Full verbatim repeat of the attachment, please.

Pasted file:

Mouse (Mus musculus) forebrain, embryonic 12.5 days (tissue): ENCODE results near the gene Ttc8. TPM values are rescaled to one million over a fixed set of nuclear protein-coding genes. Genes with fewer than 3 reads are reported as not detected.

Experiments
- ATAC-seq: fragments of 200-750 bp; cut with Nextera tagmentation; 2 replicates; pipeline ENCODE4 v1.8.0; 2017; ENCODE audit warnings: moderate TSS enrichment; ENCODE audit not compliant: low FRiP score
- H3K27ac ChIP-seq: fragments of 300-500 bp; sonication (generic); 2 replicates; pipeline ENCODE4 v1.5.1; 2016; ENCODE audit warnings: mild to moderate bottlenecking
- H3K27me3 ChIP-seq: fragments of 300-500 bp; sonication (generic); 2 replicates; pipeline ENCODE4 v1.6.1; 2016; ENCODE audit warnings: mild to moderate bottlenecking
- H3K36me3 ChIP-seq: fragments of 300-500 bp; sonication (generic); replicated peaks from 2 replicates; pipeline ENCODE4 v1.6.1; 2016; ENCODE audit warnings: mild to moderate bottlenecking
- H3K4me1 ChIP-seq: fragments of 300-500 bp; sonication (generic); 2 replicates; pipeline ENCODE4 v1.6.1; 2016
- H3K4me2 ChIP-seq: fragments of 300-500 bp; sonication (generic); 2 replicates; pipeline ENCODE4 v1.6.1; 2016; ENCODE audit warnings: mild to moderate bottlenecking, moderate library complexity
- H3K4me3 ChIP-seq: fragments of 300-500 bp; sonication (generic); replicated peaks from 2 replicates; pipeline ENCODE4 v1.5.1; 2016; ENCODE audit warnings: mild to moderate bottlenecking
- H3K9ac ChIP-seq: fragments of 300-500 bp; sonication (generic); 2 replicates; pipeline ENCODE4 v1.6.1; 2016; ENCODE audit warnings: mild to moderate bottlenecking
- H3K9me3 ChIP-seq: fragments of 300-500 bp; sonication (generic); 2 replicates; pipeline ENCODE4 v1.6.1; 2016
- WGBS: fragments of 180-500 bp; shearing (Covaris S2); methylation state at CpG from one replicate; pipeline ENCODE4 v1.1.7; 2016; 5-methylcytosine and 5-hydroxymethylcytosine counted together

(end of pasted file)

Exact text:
Mouse (Mus musculus) forebrain, embryonic 12.5 days (tissue): ENCODE results near the gene Ttc8. TPM values are rescaled to one million over a fixed set of nuclear protein-coding genes. Genes with fewer than 3 reads are reported as not detected.

Experiments
- ATAC-seq: fragments of 200-750 bp; cut with Nextera tagmentation; 2 replicates; pipeline ENCODE4 v1.8.0; 2017; ENCODE audit warnings: moderate TSS enrichment; ENCODE audit not compliant: low FRiP score
- H3K27ac ChIP-seq: fragments of 300-500 bp; sonication (generic); 2 replicates; pipeline ENCODE4 v1.5.1; 2016; ENCODE audit warnings: mild to moderate bottlenecking
- H3K27me3 ChIP-seq: fragments of 300-500 bp; sonication (generic); 2 replicates; pipeline ENCODE4 v1.6.1; 2016; ENCODE audit warnings: mild to moderate bottlenecking
- H3K36me3 ChIP-seq: fragments of 300-500 bp; sonication (generic); replicated peaks from 2 replicates; pipeline ENCODE4 v1.6.1; 2016; ENCODE audit warnings: mild to moderate bottlenecking
- H3K4me1 ChIP-seq: fragments of 300-500 bp; sonication (generic); 2 replicates; pipeline ENCODE4 v1.6.1; 2016
- H3K4me2 ChIP-seq: fragments of 300-500 bp; sonication (generic); 2 replicates; pipeline ENCODE4 v1.6.1; 2016; ENCODE audit warnings: mild to moderate bottlenecking, moderate library complexity
- H3K4me3 ChIP-seq: fragments of 300-500 bp; sonication (generic); replicated peaks from 2 replicates; pipeline ENCODE4 v1.5.1; 2016; ENCODE audit warnings: mild to moderate bottlenecking
- H3K9ac ChIP-seq: fragments of 300-500 bp; sonication (generic); 2 replicates; pipeline ENCODE4 v1.6.1; 2016; ENCODE audit warnings: mild to moderate bottlenecking
- H3K9me3 ChIP-seq: fragments of 300-500 bp; sonication (generic); 2 replicates; pipeline ENCODE4 v1.6.1; 2016
- WGBS: fragments of 180-500 bp; shearing (Covaris S2); methylation state at CpG from one replicate; pipeline ENCODE4 v1.1.7; 2016; 5-methylcytosine and 5-hydroxymethylcytosine counted together